Sunday, September 16, 2018

A Discussion on When to GTFO

I swear like a sailor in public. It's bad. But I try to keep this website mostly PG-13, so I'll continue this story under the assumption that you either know what it means to GTFO, or you will quickly look up the definition and then continue reading.

Several years back I responded as a medic in a chase car, along with the fire department in an ambulance, to an adult woman having seizures. The fire department ambulance arrived first on scene. Upon my arrival a few minutes following, I found every crewmember of the fire department ambulance inside the home attending to the patients. Patients, plural, because the patients husband was also on the ground having seizures by that point.

I can't remember who - if anyone - taught me this, but when I see two people down with the same signs/symptoms, the cause is environmental until proven otherwise. I left the front door open and immediately walked across the room to the back doors and opened them in order to ventilate the scene. Since the fire fighters weren't dead yet, I figured I had a moment to investigate.

The fire fighters attending the patients told me they found both patients seizing when they arrived. They did not know any other details. The male patient had awoken by that time and told me that they had just returned back from vacation. He denied drug use.

Just then the rookie fire fighter walked up from downstairs looking like death warmed over, stating that the whole basement smelled like gas.

With this information, I ordered everyone to evacuate the house. It was time to GTFO. We grabbed the patients and carried them out as fast as we could. I placed them on high flow oxygen and we screamed them in to the closest hospital, about 30 minutes away. My Lifepak 15 with would not capture pulse oximetry except for one brief reading showing a SpCO in the 40s on one of the patients.  They had been poisoned with carbon monoxide.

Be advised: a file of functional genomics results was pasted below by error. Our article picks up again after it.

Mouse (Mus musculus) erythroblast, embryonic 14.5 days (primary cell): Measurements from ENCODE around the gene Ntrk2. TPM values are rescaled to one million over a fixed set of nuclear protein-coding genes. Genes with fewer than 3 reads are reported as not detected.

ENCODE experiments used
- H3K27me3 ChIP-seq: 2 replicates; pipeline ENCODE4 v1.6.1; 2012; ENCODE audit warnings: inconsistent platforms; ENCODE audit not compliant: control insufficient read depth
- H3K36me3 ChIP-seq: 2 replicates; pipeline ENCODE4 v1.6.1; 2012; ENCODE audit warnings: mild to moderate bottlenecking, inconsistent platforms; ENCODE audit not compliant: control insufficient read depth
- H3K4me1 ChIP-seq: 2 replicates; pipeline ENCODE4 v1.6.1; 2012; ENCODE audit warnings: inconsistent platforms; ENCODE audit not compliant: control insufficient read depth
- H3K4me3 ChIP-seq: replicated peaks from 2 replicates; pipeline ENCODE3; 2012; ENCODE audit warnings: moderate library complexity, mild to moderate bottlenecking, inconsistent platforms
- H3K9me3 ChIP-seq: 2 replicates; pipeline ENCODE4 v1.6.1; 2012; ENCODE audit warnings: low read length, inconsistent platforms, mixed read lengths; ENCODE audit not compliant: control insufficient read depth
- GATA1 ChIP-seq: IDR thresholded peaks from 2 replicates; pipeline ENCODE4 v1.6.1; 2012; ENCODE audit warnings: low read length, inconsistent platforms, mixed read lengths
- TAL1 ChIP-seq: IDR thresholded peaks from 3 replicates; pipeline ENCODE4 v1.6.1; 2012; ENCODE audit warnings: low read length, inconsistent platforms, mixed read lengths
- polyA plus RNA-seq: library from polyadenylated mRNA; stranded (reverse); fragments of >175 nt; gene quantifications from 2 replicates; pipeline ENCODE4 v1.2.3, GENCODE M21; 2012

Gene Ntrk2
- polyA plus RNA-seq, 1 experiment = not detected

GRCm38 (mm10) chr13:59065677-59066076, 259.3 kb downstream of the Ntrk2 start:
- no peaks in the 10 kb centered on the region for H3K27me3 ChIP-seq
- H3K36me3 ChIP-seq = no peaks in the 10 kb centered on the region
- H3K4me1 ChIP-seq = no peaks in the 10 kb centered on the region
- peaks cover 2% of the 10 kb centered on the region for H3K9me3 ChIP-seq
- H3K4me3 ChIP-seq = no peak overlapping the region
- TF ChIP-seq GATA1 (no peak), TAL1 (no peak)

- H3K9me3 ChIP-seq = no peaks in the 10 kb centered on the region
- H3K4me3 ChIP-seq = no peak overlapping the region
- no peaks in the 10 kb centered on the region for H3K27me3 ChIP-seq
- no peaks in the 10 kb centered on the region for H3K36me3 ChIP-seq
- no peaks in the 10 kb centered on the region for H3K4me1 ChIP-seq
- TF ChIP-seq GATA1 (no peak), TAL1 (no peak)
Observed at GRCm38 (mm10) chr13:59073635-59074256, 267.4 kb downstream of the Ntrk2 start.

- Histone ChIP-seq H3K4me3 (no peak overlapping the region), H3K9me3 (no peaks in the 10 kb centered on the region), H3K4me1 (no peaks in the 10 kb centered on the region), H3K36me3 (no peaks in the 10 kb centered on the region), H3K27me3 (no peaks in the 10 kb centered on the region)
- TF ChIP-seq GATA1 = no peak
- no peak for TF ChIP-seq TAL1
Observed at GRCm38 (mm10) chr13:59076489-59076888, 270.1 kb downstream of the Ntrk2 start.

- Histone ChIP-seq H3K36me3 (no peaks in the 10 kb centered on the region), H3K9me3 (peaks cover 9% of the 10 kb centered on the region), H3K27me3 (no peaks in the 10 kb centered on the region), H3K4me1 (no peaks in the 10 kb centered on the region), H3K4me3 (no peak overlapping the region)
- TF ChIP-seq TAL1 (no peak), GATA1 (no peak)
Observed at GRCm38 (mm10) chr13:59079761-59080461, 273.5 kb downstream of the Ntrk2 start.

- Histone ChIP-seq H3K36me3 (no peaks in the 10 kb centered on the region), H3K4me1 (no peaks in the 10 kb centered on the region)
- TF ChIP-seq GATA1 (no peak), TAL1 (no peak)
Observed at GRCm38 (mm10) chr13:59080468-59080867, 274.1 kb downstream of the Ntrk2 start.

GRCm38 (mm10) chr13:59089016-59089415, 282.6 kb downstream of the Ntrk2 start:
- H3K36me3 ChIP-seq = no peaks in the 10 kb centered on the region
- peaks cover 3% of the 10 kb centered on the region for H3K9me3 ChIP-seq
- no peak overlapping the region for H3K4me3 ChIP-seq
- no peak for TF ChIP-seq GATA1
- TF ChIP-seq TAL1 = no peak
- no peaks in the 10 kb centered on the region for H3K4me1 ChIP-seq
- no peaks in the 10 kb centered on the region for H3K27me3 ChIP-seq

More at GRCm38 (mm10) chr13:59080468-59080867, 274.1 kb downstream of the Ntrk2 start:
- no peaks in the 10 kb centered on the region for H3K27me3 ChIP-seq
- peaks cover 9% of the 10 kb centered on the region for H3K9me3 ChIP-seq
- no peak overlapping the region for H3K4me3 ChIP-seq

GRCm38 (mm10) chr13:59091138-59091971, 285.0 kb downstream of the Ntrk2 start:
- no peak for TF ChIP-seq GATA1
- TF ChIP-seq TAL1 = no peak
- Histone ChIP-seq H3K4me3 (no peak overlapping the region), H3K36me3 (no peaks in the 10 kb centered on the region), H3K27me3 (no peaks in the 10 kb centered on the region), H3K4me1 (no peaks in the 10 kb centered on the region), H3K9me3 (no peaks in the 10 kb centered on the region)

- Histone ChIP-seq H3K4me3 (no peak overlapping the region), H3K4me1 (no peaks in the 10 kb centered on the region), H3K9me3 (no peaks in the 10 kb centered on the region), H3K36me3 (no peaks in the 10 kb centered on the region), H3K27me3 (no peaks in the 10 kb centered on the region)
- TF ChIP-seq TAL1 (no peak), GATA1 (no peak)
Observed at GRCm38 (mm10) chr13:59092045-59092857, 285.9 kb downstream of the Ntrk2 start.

After dropping off the patients, one of the fire fighters complained to me of having a headache. "Shit," I said. "I have a slight headache too, but I can't tell if it's just my imagination." We tested ourselves on the Lifepak; in fact we had been poisoned too.

I grabbed some spare O2 tanks from my station and met the fire fighters back at their station. We sat on high flow oxygen and played Xbox for hour or two until our readings returned to normal. My chief at the time later chastised me for treating myself and the fire fighters for our CO poisoning, rather than take a significant portion of emergency services resources out of service to become ER patients for the same treatment. Bless his heart.

A week later the fire department made a PR visit to the patients' home to install CO monitors. In their press release they conveniently left off the part about me saving the lives of like 4 fire fighters who didn't clue in to the presence of a deadly environment hazard. They didn't even include the name of my agency. Bless their hearts.

I use this story to teach new EMS providers several things:

1) Keep your head on a swivel and know when to GTFO. 

2) Read the environment, not just the behavior of other providers on scene. It is possible that everyone else is wrong. Don't allow yourself to be caught up in the groupthink. 

3) Although it might feel personally satisfying to scientifically test how many inconsiderate ass fire fighters have to drop dead before they figure out that the room is full of deadly, invisible, odorless poison gas, you should probably still do the right thing and let them know to GTFO too.

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